So what improvements to peer review would our group of researchers like to see? To quote Professor Sinha again: “Scholarly peer-review has…the opportunity to improve beyond the past, where today, coupled with data, crowd-sourced reviews/discussion, newer open-access technologies could play a dynamic role of developing credibility of research-work and at the same time increasing competition!” Hugh Jarvis likewise has “great hopes that peer review will develop a much more expanded role in the future, and provide input before and after publication, similar to the role the comments serve in Current Anthropology and the product ratings in sites like Amazon.com.” And Joao Bosco Pesquero, Professor, Federal University of Sao Paulo, Brazil would also like to see a more open approach: “The more openly we produce science and expose our work to criticism, the more it helps to improve what we do.”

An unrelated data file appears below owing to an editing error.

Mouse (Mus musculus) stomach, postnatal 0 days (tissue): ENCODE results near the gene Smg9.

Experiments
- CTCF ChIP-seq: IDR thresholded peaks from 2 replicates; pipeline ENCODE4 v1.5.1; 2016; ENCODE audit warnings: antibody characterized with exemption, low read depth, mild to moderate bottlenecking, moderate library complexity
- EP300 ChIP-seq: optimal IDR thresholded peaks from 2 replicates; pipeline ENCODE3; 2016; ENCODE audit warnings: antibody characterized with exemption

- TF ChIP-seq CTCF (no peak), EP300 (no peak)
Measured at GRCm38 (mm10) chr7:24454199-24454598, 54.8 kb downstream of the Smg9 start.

Perhaps the best summary of why researchers continue to value peer review – both as authors and as reviewers – comes from PhD student, Grace Pold of UMass – Amherst, USA, who told us: “Although I have had the opportunity to formally review only four or five papers, reviewing papers is one of my favorite things to do. First off, it is a good reminder that not all papers are born perfect, and when I am struggling to try and finish my own work and the prospect of a well-polished manuscript seems too far in the distance, it gives me hope. Second, is there a better opportunity to see what your colleagues are working on and thinking about than by reviewing their work? Third, the idea of being able to help shape the information released into the public sphere is a very enticing. Fourth, it is a great excuse to really think about the assumptions you and others make in your research…when you review, it is your responsibility to stop and think about why this is the way things are done. Fifth, thinking up alternative interpretations and then filtering through the data presented in the paper to determine the robustness of the conclusions is a rewarding challenge. Finally, reviewing papers provides an opportunity to slow-down and formulate a full, well-rounded opinion on something, something which happens unfortunately rarely in the life of the frantic modern scientist stuck in with the nitty gritty details of doing experiments. And I think that from a personal perspective, that final point of generating a sense of accomplishment in doing a good job in thinking things through to the end is probably the greatest motivation for me to review papers.”